Ninja plays a bigger role in Free Guy than I expected. Currently starring at the box office, Ryan Reynolds’ new comedy uses a variety of popular streamers and YouTubers as a semi-Greek chorus, like the singers who established the backstory at Disney’s Hercules.
The story follows an NPC character called BlueShirtGuy who inexplicably developed a whole feel inside a GTA Online-like video game called Free City. BlueShirtGuy quickly became a legend on the server, which is inhabited by the likes of Pokimane, Jacksepticeye, and Ninja. They are depicted the same way they appear on Twitch: camouflaged with insulating foam and neon buzzing gear, offering their thoughts on NPC Who Learned To Love.
Free Guy has other celebrity characters, but the streamers are, by far, the most notable. It’s the first film made in the rebellious new reality of youth in the 1920s – a culture in which players are the torchbearers.
If you are looking for a critical experience here, let me tell you that Free Guy is better than I expected. The movie is laced with all sorts of bad habits — constant transmedia references with a low commonality, supernatural verbiage of Hollywood games, and a plethora of epic Ryan Reynolds-style humor — but a central vanity, in which one of the non-playable characters suddenly becomes a savage aware of the injustices of his existence. It is handled carefully.
There are plenty of moments where the Free Guy screams and seizes as he tries to translate basic mechanical jargon to the masses (there’s an introductory sequence outlining what “non-playable character” made me want to die). But elsewhere, Free Guy is much more enthusiastic about its principles. In a dramatic twist, Jay discovers an expression “kiss” that isn’t present in the player’s user interface, like an AI eventually taking matters into its own hands.
It’s a movie with all kinds of fun, Matrix–Small minds, enjoying all the implications of a San Andreas miraculously self-conscious. But, as someone who works in the industry, I find myself most engaged with Free Guy for the way it reveals Disney’s perspective on gaming culture as a whole.
Soonami, the fictional studio behind Free City, is headed up by a super vengeful Taika Waititi who wants to expel all of his loyal players with the release of Free City 2, which will wipe out the original Free City upon release. This culminates in a small dialogue where Waititi explains that he will continue to produce bloodless sequels rather than start something more experimental — a tension dating back to the earliest PC game issues — much to the chagrin of loyal programmers with a good heart.
Our IRL Champions consist of a pair of games that emerged from the indie scene in the Pacific Northwest. Yes, this is a big budget action movie that uses indian games as a primary plot point, and specifically as a way to contrast away from the predatory tendencies of Tsunami. (Although a trend has emerged in Hollywood, the final installment of Space Jam shows LeBron James’ son building his own indie game.)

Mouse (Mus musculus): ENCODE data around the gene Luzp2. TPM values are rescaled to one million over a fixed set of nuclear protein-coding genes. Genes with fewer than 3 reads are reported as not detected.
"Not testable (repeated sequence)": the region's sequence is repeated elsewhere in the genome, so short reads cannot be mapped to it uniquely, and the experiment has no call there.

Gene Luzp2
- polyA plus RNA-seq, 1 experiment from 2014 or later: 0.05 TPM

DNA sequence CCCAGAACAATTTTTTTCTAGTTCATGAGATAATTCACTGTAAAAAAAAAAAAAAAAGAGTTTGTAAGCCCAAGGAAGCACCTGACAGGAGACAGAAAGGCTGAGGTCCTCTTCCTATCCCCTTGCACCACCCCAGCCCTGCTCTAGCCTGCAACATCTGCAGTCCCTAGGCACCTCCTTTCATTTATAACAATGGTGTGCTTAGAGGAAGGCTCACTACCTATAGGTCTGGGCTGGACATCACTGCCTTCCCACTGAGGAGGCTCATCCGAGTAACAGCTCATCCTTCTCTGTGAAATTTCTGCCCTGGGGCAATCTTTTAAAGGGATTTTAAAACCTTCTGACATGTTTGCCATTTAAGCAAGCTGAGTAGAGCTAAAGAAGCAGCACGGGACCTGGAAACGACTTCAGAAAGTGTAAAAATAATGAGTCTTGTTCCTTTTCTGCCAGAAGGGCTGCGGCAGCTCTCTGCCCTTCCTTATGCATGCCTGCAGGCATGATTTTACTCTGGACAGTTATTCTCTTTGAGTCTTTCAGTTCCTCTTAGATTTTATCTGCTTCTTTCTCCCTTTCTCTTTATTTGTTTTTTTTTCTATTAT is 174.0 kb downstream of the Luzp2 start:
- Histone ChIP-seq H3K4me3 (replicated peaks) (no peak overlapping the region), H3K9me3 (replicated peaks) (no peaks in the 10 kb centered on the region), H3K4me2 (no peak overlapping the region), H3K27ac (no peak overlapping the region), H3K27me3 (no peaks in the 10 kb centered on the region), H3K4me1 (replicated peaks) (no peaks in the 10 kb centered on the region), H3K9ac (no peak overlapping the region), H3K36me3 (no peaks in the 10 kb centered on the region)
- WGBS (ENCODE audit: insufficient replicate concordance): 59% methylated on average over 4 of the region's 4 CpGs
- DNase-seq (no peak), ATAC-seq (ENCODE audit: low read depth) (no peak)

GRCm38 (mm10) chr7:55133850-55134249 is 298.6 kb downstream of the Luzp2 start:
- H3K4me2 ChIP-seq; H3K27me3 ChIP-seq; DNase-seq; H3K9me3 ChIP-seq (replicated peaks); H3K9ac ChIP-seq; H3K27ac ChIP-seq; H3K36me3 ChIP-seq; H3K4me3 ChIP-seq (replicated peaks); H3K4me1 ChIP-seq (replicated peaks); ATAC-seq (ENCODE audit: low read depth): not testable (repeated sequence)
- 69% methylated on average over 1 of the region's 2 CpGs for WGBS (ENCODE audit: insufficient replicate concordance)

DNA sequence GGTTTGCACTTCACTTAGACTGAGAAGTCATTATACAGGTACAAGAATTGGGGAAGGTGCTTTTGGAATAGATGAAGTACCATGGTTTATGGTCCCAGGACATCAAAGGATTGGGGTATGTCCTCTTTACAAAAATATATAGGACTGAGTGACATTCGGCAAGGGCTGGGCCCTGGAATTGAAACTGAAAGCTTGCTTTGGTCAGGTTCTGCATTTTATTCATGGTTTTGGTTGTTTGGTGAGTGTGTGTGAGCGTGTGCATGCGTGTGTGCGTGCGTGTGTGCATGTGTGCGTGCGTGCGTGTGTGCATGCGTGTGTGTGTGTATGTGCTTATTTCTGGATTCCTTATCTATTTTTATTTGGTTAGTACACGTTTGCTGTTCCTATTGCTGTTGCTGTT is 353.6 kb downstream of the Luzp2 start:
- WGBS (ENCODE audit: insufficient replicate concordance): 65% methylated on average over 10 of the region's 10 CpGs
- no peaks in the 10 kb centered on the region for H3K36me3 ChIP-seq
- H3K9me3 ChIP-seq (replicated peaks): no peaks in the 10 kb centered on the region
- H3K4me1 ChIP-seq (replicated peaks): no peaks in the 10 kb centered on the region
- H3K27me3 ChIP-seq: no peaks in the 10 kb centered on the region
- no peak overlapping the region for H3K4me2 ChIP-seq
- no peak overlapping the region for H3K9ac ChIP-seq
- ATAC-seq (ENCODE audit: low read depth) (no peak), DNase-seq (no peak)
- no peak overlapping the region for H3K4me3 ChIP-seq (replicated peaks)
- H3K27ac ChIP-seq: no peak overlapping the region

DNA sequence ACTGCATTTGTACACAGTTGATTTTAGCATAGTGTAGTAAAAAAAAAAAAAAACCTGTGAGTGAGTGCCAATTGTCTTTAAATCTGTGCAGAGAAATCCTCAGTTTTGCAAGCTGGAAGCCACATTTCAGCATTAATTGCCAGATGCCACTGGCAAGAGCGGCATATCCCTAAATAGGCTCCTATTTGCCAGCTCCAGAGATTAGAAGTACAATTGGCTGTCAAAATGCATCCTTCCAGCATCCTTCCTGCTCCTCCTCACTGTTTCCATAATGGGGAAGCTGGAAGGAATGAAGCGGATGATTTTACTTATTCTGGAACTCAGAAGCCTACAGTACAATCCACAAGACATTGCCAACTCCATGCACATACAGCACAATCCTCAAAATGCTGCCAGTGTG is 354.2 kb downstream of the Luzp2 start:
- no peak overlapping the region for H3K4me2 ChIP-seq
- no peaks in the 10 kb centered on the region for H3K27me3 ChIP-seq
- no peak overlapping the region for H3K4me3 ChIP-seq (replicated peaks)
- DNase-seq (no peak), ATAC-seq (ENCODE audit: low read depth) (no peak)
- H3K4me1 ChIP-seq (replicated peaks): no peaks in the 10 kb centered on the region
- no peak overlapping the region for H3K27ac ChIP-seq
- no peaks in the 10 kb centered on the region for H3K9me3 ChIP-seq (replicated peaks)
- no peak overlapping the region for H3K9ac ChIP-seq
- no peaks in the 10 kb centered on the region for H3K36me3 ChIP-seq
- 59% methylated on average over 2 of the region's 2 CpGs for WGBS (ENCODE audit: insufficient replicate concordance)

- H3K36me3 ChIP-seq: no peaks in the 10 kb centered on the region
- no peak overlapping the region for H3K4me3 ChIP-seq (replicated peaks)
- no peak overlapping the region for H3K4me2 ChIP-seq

The Free City manifests itself as a free inferno area for the open world; Rare skins, infinite level thresholds, and microtransactions abound, further evidence that the archetypal video game for most of America in 2021 is servile loot with no end in sight. I’m curious to see if that’s the perspective a lot of parents have about the dominant sector in gaming right now, with these flashy, gacha-like fads laying siege to middle schools, and raking in as much of the $4.99 payout as possible.
What’s especially funny is that Free Guy seems to take place in a world where video games have become an overwhelming true monoculture. There are parts of this scenario where current events in Free City are impressively covered by Good Morning America; At one point, a live broadcast of in-game footage occupied New York City notables. It’s funny to think of how this kind of premise would have seemed totally bizarre only 10 years ago, when this hobby was still treated like a faraway place. I mean, it’s still weird now — FOX News won’t be covering the seasons of Fortnite anytime soon — but in a world where Ninja is invited to the Tonight Show and YouTubers are invading Disney Channel, Free Guy is more relevant. Perhaps one day in the near future, one of the insurrections in Grand Theft Auto will be international news.
The film ends on a slightly warm moral note. It imagines a world where players no longer want to randomly chop up non-playable characters, and would rather occupy a city that isn’t constantly riven by bank robberies, murders, and car chases. Free Guy doesn’t conclude by pointing the finger at video game violence in the ’90s, but it’s worth noting that it depicts a game world that finds peace through love and friendship.
If video games get big enough to demand their own multi-million dollar movie adaptations, maybe Free Guy is on to something when the EAs of the world are required to be more creative and sensual as they flesh out their next shoot. But whatever the man is. Free Guy 2 is already in the works. we all end up serving mr.